If you're looking to hear something positive about the Democratic Party in New Jersey, don't ask former Governor and current State Sen. Dick Codey.

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In a wide-ranging interview on the state of his party and this year's gubernatorial race, the always candid Codey holds nothing back.

"Obviously, Democrats are endorsing (Gov. Chris) Christie," says Codey. "I don't think it's all that meaningful, but perception-wise it is. People think this Democrat or that Democrat endorsing the Governor has big significance. I don't agree with it, but in any event it hurts."

The Democratic Party in the Garden State is in disarray according to Codey. When asked to elaborate on that point, Codey does not mince words.

"Let's be candid about our party," says Codey. "Today our party is in a stranglehold of political power bosses who are not members of the legislature and in most cases, not even party officials or elected officials and that's the bigger problem. The Democrat Party, it's shallow and it's hollow and it has no core. It has no core values. It's lost its heart. It's lost its way and this party has to be rebuilt."

At the end of the day, says Codey, there are still 700,000 more registered Democrats in New Jersey than Republicans. He thinks if Democrats can get the right message out to the voters that powerbrokers shouldn't influence their decisions, Sen. Barbara Buono might have a shot in her bid to unseat Christie this November.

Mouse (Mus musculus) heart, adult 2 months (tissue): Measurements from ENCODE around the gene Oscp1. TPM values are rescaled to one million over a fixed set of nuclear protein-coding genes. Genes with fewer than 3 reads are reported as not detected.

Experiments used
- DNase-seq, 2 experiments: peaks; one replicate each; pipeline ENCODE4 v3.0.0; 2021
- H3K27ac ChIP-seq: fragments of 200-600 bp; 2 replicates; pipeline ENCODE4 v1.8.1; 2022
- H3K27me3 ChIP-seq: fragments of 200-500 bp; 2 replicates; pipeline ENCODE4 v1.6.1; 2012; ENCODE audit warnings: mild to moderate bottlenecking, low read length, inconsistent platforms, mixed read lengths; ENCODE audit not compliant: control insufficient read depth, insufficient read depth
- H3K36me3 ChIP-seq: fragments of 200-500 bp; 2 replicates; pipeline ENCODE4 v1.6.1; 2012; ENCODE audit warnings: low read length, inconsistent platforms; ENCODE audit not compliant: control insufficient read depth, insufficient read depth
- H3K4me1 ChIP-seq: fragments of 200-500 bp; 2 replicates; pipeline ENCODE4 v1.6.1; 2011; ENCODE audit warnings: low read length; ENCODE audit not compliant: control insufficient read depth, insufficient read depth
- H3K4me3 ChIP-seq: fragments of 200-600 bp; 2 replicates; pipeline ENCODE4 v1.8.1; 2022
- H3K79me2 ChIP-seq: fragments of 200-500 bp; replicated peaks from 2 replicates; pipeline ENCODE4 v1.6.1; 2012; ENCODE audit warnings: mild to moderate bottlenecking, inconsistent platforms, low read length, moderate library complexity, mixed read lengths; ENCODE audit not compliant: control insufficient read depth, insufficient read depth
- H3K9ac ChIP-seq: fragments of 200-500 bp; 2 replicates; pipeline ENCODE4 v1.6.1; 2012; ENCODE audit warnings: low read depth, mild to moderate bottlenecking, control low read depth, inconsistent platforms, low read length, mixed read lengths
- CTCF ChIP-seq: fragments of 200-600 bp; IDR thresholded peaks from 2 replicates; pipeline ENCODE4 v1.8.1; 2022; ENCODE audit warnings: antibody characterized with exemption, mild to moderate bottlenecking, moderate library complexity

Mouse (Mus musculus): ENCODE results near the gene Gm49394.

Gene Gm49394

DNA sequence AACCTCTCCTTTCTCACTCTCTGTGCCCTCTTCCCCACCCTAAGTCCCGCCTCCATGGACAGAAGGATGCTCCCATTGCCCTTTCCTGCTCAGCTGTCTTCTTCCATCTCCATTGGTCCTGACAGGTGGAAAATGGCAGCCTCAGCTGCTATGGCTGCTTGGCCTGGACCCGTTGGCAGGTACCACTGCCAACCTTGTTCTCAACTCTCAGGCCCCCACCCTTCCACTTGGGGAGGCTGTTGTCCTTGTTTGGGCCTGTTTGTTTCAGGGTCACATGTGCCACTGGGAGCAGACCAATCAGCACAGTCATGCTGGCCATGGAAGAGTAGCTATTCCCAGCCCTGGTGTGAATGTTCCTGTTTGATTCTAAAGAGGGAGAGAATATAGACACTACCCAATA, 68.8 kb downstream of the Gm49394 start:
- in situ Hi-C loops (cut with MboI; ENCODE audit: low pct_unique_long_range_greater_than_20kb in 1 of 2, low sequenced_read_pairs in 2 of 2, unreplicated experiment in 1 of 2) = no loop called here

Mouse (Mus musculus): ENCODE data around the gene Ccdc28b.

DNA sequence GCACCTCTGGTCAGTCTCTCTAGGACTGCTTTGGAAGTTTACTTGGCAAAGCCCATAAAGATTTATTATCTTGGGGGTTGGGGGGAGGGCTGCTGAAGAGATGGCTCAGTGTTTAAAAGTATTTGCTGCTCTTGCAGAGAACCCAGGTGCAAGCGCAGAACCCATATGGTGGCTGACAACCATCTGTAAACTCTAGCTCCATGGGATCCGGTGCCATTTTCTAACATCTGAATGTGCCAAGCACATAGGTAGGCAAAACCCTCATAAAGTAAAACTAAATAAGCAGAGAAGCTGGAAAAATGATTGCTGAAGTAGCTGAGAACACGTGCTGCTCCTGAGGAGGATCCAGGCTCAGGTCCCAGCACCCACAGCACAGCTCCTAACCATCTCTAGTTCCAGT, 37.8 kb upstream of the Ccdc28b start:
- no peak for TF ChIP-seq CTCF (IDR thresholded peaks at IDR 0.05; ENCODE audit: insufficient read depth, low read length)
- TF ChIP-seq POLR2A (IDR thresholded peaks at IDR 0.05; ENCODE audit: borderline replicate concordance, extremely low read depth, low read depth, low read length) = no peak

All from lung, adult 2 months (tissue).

"If we can't do that, then we're not going to win," explains Codey.

A stunning chain of events led Codey to become Governor in 2004. Then-Gov. Jim McGreevey resigned after admitting to having a homosexual relationship with a former advisor. When he left office, Codey's approval ratings rivaled that of Christie's current high numbers.

For weeks at the tail end of last year, speculation was running rampant that Codey might challenge Christie this year. He decided not to do that.

"I don't look back and regret it," insists Codey. "It was the wrong time for me and I don't regret it especially seeing what Buono's going through with these so-called Democratic powerbrokers. I don't regret it. Not for one second."